What is a Botnet?

A shortening of the term “robot network,” a botnet is a network of compromised devices used to perform malicious tasks. A compromised device can be any device that’s Internet accessible—things like computers, mobile phones, smart-home devices, even routers and servers. Often these devices are owned by private individuals, and have become compromised without the owner’s knowledge. A botnet can be used for activities like sending spam email, installing malware to steal login credentials, or cyberattacks on businesses or governments.

Initially, a device is infected with malware that allows a remote operator (called a “bot herder”) to communicate with the infected device. Both the malware program and the infected device are referred to as a “bot,” and a collection of infected devices working in unison is a “botnet.” A botnet can contain thousands or millions of bots, and can sit idle and undetected until the bot herder activates it for a specific purpose.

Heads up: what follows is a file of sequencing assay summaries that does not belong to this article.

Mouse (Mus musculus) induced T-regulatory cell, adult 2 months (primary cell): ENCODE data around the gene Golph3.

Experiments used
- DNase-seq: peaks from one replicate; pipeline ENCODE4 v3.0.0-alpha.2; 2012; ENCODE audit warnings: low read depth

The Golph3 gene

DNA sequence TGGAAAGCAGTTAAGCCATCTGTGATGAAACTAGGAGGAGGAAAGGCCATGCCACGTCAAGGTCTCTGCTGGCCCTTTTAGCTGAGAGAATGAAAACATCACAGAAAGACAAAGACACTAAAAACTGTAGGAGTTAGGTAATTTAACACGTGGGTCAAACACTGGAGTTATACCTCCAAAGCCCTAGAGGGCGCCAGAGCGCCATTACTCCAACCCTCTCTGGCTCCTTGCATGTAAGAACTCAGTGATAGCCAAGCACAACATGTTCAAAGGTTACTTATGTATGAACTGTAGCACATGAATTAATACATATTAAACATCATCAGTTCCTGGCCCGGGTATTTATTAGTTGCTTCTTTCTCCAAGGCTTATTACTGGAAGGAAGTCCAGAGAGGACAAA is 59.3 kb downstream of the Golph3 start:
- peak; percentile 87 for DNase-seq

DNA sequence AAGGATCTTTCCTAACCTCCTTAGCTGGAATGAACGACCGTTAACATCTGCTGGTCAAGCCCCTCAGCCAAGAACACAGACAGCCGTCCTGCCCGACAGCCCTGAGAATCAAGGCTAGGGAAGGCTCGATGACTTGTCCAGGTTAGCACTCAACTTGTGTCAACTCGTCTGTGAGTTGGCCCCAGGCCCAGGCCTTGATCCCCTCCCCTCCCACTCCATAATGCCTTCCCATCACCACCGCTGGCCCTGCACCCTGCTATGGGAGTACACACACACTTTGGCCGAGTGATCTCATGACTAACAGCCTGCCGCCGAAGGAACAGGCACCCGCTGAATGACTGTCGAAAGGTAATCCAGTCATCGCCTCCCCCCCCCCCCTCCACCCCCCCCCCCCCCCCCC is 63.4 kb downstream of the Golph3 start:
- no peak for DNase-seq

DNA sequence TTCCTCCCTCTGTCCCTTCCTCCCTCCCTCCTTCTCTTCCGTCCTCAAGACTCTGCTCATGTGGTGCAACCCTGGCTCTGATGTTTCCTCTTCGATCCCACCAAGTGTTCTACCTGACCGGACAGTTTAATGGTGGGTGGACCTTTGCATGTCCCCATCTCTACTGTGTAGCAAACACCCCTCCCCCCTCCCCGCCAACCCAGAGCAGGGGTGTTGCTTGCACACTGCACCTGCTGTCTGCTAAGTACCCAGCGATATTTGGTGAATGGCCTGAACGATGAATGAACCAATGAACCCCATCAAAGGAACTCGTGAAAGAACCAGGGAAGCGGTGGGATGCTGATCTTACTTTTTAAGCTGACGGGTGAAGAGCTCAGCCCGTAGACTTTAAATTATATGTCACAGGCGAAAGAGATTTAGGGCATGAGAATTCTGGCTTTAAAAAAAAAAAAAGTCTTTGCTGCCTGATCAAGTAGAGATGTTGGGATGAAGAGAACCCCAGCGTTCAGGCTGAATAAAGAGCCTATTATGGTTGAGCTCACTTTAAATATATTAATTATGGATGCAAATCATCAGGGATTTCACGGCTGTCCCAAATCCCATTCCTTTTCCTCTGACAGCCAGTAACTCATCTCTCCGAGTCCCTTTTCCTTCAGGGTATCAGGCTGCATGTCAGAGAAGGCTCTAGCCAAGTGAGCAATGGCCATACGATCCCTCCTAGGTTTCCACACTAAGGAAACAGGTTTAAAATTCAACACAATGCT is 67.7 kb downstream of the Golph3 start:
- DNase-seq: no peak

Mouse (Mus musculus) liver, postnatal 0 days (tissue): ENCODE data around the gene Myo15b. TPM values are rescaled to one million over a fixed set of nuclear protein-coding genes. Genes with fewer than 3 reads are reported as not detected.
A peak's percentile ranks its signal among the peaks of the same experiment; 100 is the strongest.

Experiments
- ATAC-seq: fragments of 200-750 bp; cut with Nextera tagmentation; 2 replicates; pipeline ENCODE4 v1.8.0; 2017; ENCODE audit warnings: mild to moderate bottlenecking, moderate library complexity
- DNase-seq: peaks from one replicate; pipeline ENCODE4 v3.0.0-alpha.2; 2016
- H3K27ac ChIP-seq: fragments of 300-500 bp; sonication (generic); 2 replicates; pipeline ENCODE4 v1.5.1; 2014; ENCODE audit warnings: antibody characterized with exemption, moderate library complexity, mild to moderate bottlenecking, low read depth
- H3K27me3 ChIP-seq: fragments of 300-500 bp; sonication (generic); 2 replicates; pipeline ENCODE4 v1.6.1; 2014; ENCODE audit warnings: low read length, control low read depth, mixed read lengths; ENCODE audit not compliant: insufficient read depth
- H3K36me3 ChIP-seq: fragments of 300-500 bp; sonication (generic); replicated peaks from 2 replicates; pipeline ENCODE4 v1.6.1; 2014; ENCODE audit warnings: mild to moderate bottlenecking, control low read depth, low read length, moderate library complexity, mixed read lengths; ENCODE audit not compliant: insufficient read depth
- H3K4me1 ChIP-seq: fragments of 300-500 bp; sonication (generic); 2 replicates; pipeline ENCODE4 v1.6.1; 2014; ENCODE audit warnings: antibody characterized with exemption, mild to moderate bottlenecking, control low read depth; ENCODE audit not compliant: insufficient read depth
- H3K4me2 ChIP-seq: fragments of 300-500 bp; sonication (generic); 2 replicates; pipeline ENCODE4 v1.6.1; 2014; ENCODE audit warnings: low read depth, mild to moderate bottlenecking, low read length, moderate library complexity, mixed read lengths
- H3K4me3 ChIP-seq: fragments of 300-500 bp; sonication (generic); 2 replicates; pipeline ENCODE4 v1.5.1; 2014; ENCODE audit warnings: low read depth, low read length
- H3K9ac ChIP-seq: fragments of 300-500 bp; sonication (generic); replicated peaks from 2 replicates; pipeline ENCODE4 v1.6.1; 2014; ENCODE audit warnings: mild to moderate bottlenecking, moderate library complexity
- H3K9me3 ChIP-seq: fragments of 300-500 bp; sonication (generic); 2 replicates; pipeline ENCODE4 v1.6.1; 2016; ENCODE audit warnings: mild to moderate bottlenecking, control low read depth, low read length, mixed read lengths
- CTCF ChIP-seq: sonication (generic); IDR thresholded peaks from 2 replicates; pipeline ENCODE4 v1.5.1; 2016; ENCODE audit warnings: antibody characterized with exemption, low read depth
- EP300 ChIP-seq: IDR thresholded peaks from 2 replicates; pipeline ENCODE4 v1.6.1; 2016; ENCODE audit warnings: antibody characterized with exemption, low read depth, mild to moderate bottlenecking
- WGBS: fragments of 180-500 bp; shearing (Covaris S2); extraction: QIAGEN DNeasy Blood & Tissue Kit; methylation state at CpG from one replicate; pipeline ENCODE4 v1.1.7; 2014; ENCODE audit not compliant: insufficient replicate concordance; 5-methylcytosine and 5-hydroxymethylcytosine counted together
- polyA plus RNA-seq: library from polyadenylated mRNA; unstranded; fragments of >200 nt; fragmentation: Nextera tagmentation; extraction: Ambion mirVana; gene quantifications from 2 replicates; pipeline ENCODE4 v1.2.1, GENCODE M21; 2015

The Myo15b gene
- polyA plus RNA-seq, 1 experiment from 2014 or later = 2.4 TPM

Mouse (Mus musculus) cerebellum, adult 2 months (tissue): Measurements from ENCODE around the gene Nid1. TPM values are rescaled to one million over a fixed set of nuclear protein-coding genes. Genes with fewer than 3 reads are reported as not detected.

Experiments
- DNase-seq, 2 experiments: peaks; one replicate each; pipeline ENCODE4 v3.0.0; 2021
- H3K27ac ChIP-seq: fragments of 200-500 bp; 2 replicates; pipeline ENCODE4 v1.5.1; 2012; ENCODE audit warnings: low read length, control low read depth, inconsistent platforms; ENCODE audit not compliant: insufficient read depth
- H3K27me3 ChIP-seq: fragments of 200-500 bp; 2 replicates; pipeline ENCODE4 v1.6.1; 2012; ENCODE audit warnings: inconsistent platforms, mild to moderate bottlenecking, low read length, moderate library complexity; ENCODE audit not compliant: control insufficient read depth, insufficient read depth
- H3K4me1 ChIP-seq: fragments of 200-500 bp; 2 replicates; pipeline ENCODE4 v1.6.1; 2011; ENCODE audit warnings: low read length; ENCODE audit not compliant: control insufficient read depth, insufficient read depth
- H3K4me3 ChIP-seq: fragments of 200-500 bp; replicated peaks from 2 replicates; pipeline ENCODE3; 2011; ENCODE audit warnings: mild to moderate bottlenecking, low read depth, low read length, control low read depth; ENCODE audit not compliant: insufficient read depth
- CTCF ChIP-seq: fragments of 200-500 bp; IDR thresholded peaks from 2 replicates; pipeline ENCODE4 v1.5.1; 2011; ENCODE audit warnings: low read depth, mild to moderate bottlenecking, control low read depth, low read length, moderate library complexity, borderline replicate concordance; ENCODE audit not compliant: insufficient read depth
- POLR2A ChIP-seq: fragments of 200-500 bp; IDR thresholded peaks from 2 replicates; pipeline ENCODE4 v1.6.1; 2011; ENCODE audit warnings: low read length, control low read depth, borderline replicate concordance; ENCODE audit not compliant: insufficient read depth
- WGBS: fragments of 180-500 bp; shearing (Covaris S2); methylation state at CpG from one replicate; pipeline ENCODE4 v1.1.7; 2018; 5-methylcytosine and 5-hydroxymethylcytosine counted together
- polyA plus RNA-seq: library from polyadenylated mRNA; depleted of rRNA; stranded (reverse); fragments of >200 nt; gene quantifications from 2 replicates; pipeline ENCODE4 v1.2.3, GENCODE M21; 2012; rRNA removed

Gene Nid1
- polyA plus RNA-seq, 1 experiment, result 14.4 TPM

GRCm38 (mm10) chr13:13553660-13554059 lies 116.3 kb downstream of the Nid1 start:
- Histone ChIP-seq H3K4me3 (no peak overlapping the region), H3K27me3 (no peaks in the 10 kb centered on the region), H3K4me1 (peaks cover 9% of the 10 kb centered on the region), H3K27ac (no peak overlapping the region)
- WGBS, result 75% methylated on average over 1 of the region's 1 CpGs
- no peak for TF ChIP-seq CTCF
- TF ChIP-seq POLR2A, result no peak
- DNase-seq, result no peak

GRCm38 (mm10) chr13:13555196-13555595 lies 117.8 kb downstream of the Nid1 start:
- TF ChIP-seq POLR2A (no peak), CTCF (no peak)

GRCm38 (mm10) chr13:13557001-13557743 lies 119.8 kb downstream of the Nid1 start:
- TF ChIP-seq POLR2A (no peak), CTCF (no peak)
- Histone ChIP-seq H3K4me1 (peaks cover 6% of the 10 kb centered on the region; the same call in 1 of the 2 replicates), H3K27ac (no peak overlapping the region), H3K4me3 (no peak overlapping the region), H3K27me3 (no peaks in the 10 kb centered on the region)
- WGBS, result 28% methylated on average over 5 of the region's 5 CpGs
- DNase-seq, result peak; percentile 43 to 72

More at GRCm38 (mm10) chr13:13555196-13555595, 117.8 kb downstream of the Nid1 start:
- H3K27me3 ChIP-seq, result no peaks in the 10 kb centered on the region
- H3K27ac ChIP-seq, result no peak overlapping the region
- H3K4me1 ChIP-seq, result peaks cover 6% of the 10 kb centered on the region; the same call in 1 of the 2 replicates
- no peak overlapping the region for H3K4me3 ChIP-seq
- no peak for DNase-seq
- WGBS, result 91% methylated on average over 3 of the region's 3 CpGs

How is a botnet created?

There are two common botnet structures that bot herders use today. The original structure of the first botnets was a centralized architecture. In a centralized arrangement, a bot herder uses a single controller (such as a website or other communication protocol) to pass down commands directly to all bots. When the bots complete their assigned task, they in turn report back to the controller. This format has become less popular over time because the single controller is easy to locate and shut down, effectively disabling the entire botnet.

Today, many botnets are built using a decentralized, peer-to-peer, structure. In a peer-to-peer arrangement, bots on the botnet are interconnected—they communicate directly with one another rather than a central controller. The bot herder only has to communicate with any one bot, and that bot will communicate to its neighbors on the network, and so on until all bots have the assignment. A decentralized botnet is very difficult to shut down. The web-like structure makes it harder to locate the bot herder because their device looks the same as any other bot. You can disable individual bots, but the rest will still function as a botnet.

For either structure, the first step is infection. The bot malware is installed on targeted devices by leveraging a security flaw in some software, or through things like phishing or other social engineering ploys. The initial malware usually includes instructions for the bot to check in periodically with the bot herder or neighboring bots for updates.